It has also been reported that more than 50,000 Indian women and men have signed a petition spearheaded by the BMMA seeking a total ban on triple talaq.
Here, I would emphasise that Article 14 and Article 15 are crucial and important features of the Indian Constitution. They embody the core values of India’s democracy. Article 14 provides equality before law. It states: “The State shall not deny to any person equality before the law or the equal protection of the laws within the territory of India”, while Article 15 states : “The State shall not discriminate against any citizen on grounds only of religion, race, caste, sex, place of birth or any of them”. It should be noted that any practice that leaves women socially, financially or emotionally vulnerable is incompatible with the letter and spirit of Articles 14 and 15.
As mentioned earlier, when several countries have reformed the personal laws, it is fallacious to argue that the courts have no jurisdiction to decide on them. The incredible justification advanced by the so-called guardians of the rights of Muslims in the name of religious freedom is a clear denigration of not only Muslim women, but women at large and humanity.
These defenders of inequality and exploitation of women have publicly declared that neither the Supreme Court nor the Indian Constitution has any jurisdiction in coming to the rescue of such hapless women on the ground that triple talaq is derived from the Sharia. If the Sharia is so immutable, why did several Muslim countries come out with modern laws seeking to protect women from such exploitation?
To say that the Supreme Court has no jurisdiction to decide on such matters is simply unacceptable. Any verdict or direction by the highest court of the land is binding on everybody irrespective of religion, region, sex and caste and nobody should talk in any manner that undermines the dignity of the judiciary. It is unfortunate that some political parties, in their quest to safeguard their vote banks, did not even think once before brazenly supporting such regressive, retrograde and anti-women practices.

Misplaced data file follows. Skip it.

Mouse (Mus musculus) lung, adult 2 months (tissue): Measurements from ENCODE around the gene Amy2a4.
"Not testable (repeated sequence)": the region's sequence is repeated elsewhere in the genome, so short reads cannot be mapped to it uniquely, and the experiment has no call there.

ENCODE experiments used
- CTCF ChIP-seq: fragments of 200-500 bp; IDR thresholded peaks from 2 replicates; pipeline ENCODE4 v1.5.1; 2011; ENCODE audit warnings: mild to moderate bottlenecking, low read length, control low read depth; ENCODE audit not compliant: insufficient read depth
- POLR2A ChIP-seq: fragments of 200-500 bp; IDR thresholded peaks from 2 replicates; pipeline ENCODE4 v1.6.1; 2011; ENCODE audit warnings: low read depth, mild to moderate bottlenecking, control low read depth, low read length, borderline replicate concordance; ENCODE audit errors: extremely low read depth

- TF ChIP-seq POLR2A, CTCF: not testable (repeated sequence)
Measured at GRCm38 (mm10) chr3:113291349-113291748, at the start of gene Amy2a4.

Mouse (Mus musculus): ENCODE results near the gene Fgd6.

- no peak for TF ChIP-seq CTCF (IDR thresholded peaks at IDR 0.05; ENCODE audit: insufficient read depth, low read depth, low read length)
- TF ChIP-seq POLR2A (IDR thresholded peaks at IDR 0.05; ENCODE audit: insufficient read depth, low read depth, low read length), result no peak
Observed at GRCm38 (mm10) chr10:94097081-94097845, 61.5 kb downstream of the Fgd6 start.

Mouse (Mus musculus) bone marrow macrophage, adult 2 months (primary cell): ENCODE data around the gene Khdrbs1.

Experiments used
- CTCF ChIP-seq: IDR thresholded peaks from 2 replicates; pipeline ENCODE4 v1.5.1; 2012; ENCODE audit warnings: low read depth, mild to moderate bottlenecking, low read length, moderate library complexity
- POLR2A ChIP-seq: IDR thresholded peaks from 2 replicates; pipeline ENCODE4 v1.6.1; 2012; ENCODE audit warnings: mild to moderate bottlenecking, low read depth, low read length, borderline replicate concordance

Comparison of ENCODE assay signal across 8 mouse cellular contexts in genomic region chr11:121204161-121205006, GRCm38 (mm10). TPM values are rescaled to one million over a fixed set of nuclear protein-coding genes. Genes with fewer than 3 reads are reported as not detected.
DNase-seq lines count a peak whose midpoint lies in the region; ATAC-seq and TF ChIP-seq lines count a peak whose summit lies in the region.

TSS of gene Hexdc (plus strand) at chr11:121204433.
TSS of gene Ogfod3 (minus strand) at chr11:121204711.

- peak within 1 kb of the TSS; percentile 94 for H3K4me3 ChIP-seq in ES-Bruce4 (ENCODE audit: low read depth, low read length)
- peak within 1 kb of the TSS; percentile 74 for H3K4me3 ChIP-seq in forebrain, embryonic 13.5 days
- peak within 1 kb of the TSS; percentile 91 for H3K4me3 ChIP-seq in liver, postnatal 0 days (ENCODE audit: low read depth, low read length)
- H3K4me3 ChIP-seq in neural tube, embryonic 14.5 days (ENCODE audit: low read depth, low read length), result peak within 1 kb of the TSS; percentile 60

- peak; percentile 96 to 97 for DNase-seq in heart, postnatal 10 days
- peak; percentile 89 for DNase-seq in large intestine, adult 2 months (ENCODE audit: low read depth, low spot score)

No doubt, reform should come from within the religious community. That was why Raja Ram Mohan Roy, Dayanand Saraswati and others reformed Hindu religious practices. Over the years, Hindu religious practices have undergone substantial change and reform.
So, what is the way forward? The only way forward is to discuss and prevent continued exploitation of women by taking necessary measures wherever required. That is what the Law Commission of India is seized of and has sought opinions from stakeholders and the public. The Commission in its questionnaire not on ly referred to the practice of triple talaq but also to the right of inheritance of Hindu women and Maitri Karar, being practised in Gujarat. So how could anybody allege that the exercise targets only one religion? An attempt is also being made to create confusion among people by linking up the issue of triple talaq with that of the Uniform Civil Code. The main issue as regards triple talaq is to end gender discrimination and ensure gender justice and equal rights.
Let there be a wider debate on this critical issue. Distorting scriptures and defending exploitation of women in the guise of celebrating diversity should be stopped forthwith. The need of the hour is to collectively address this issue. It goes without saying that all social, cultural and religious practices that do not stand the scrutiny of the law of equality should change. That is the only way India could transform into a modern, prosperous nation.